What's next for China-U.S. relations after Yang-Sullivan meeting?
First Voice

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The last time China's top diplomat Yang Jiechi sat down with U.S. National Security Advisor Jake Sullivan was in Anchorage, Alaska. The world remembered that meeting for its seeming contradictory: It began with a fiery exchange in which Yang telling the U.S. officials that the United States doesn't have the qualification to speak to China from a position of strength and ended with the meeting been described as "timely, useful and deepened the mutual understanding."

In some ways, the Anchorage meeting defined the style of exchanges between China and U.S. officials that followed: Grievances and differences are vented, real issues are discussed and then the world's most important bilateral relationship is moved forward one step. When U.S. trade representative Katherine Tai made her speech on U.S.' trade policy toward China, she largely criticized China's trade practices but left the door open by saying that she'd meet with Chinese counterpart to discuss these issues.

The Yang-Sullivan meeting on October 6 has been possible and yields constructive results because of the series of previous high-level exchanges that have cleared out some of the vitriol that poisoned the bilateral relationship for the past several years. During the meeting, Yang and Sullivan agreed to work together to bring China-U.S. relations back to the right track. The U.S. expressed its support for the one-China policy, while Yang said the China-U.S. relationship shouldn't be defined as competition.

It's clear that this meeting, along with the previous high-level talks, are what stabilizes the heavily scarred China-U.S. relationship. The recent UK, U.S. and Australia military alliance potentially puts more than a dozen U.S.-sponsored nuclear submarines at China's doorstep, raising the military and nuclear tension in the South China Sea. The U.S.' Commerce Secretary stated publicly that the U.S. is going to work with allies to keep advanced chips out of Chinese hands, keeping the economic ties strained.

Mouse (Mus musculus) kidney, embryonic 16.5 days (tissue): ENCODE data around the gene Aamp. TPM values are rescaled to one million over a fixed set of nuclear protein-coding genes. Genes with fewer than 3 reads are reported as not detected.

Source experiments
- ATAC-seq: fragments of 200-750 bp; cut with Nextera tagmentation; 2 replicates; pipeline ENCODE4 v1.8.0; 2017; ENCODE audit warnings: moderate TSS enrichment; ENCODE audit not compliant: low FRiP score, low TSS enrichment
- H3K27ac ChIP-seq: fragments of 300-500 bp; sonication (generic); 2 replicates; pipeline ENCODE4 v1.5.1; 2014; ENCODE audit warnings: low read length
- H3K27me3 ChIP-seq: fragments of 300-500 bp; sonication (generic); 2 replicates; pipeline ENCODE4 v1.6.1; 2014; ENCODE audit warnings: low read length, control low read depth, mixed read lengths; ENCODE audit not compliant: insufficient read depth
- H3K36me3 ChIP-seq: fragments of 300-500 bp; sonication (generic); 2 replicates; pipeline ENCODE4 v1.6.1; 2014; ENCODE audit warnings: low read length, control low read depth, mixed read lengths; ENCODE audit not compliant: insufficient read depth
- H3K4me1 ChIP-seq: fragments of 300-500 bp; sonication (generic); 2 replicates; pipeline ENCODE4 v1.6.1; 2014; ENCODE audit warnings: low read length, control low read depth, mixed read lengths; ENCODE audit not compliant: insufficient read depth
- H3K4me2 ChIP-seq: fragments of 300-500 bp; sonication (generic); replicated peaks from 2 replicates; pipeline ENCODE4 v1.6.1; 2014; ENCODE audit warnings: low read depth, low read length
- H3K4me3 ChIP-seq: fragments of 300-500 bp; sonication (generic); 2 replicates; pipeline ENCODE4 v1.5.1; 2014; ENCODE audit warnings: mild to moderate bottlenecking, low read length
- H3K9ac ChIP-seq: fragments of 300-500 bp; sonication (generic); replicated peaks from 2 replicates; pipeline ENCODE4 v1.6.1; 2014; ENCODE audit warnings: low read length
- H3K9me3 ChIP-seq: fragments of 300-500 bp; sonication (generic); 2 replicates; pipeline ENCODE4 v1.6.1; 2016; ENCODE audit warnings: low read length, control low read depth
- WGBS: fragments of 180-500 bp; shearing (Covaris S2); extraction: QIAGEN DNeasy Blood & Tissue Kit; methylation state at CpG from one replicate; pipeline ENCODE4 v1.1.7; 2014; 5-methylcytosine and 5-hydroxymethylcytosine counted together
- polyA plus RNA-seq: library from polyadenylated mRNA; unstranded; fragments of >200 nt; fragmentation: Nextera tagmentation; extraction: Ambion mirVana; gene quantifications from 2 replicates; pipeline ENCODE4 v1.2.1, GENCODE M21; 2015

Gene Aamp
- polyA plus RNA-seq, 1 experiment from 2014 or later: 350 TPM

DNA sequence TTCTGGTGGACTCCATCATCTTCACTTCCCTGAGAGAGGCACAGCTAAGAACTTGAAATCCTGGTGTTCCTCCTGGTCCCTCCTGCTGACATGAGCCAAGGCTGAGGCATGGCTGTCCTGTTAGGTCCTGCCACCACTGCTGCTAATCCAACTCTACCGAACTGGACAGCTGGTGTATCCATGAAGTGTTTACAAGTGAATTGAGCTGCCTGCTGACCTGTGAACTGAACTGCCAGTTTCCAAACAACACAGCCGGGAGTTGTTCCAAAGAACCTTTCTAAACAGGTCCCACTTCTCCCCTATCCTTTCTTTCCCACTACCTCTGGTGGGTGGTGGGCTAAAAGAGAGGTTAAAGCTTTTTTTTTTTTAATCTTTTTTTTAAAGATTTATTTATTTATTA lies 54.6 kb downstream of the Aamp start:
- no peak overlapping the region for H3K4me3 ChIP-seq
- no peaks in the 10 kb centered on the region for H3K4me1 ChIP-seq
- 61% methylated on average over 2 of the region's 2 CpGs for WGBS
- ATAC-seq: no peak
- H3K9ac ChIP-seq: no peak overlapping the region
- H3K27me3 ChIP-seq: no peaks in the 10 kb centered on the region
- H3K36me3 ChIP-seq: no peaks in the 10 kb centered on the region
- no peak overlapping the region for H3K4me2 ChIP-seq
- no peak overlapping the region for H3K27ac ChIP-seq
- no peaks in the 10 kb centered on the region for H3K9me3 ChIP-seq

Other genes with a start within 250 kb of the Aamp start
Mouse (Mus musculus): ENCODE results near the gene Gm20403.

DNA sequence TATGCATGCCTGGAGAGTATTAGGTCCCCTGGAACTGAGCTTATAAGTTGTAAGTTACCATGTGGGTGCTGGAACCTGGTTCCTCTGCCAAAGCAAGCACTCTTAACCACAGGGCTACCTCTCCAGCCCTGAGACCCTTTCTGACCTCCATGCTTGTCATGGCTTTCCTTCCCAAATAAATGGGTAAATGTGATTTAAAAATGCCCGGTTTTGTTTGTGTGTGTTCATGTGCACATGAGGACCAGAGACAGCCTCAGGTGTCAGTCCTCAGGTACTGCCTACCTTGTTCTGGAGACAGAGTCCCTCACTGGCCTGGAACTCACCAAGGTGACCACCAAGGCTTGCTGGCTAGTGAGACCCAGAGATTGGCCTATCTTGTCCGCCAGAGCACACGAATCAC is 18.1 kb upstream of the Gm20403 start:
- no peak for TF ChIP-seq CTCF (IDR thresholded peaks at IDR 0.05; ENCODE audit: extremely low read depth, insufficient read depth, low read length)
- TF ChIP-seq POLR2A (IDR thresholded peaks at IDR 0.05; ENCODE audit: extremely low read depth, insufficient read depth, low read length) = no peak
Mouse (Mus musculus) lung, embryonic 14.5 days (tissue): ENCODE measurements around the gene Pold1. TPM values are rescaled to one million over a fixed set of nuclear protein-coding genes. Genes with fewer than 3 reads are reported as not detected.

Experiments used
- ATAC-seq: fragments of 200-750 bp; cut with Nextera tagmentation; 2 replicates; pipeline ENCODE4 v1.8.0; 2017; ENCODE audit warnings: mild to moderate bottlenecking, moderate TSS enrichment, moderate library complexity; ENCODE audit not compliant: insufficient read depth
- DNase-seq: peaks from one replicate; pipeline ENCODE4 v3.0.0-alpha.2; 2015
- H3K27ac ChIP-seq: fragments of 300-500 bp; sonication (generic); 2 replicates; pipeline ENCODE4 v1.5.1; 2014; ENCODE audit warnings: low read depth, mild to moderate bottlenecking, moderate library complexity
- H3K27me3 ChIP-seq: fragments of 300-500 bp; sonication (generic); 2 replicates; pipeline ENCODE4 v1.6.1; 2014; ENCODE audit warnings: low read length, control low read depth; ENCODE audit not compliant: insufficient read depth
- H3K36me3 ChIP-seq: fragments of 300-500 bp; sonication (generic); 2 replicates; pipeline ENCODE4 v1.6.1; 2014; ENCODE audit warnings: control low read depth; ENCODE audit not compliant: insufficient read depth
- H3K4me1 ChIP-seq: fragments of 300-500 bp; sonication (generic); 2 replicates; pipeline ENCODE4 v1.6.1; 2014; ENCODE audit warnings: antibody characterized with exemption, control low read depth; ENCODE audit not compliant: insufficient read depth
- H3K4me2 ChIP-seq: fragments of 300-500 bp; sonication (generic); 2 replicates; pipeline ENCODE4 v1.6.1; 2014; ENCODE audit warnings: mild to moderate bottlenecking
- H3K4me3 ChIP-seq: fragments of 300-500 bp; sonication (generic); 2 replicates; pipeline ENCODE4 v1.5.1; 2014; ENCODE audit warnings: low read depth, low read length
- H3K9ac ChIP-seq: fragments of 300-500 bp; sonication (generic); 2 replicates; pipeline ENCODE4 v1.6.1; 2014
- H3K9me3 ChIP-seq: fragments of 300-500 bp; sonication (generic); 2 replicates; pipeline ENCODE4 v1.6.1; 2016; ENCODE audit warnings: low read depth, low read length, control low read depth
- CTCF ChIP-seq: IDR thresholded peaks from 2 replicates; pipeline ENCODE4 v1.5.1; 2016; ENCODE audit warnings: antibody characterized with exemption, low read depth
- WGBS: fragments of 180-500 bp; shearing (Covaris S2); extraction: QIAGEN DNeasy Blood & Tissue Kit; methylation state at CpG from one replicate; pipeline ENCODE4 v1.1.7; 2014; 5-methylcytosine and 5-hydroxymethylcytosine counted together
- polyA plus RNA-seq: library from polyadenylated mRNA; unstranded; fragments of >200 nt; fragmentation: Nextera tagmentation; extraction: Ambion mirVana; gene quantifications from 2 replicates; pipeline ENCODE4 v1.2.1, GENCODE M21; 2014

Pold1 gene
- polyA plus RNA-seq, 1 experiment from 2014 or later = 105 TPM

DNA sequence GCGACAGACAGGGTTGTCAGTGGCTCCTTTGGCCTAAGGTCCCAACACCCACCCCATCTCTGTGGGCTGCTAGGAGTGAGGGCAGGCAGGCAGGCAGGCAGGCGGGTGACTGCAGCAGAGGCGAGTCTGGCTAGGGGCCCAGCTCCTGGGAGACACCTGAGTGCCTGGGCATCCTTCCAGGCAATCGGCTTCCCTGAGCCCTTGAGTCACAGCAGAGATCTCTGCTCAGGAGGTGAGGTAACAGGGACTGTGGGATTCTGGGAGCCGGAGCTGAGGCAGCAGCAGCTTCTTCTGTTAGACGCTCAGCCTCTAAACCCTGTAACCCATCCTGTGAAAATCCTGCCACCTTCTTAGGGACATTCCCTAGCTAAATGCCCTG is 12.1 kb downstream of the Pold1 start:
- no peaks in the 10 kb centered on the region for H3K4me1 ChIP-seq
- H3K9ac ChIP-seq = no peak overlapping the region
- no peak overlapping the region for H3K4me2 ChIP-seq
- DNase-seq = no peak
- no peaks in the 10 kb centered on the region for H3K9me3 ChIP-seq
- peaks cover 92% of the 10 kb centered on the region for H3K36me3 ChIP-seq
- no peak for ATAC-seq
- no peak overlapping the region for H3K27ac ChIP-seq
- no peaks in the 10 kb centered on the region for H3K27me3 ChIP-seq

Yang Jiechi (R), a member of the Political Bureau of the Communist Party of China Central Committee, meets with U.S. National Security Advisor Jake Sullivan, October 6, 2021. /Xinhua

Yang Jiechi (R), a member of the Political Bureau of the Communist Party of China Central Committee, meets with U.S. National Security Advisor Jake Sullivan, October 6, 2021. /Xinhua

The U.S. has dug into competition mode. Many believe that China and the United States are not going back to the relationship they had before the Trump administration. Differences have turned into conflicts and erupted onto the surface. President Joe Biden has been consolidating one institution after another to set the U.S. and its allies up for a long-term struggle against China's rise. Hardball competition and cooperation going hand-in-hand seem to be the new norm.

The China-U.S. relationship has changed, but what's not changed has been the fact that the relationship is going to define the 21st century. Whether it is competition or cooperation, when China and the U.S. move, none will be spared from the impact. This sort of influence affords both countries great responsibilities to step out of the bilateral at times and look at the global demands. Neither could bear to have their foreign policy defined by domestic political demands or populistic instincts. There must be a willingness and courage at the highest levels of government to commit to managing the relationship, guarding it against sometimes rapidly changing public opinion or noises on social media.

Both Yang and Sullivan have agreed to strengthen communication between the two countries. It might sound like a usual diplomatic statement, but the future China-U.S. relationship might be built around it. Both sides have discovered that this relationship cannot be put on autopilot while benefits are reaped. There needs to be a more systematic way and constant attention paid to govern this relationship between two wildly different countries. Increased communication on each other's intentions and expectations, even on the smallest matters, will be key to maintaining the stability between the two and move the relationship forward.

It'll be hard work, and frictions will inevitably emerge from time to time that will consume resources to patch over. But building a positive and constructive China-U.S. relation is worth the trouble.

By Huang Jiyuan

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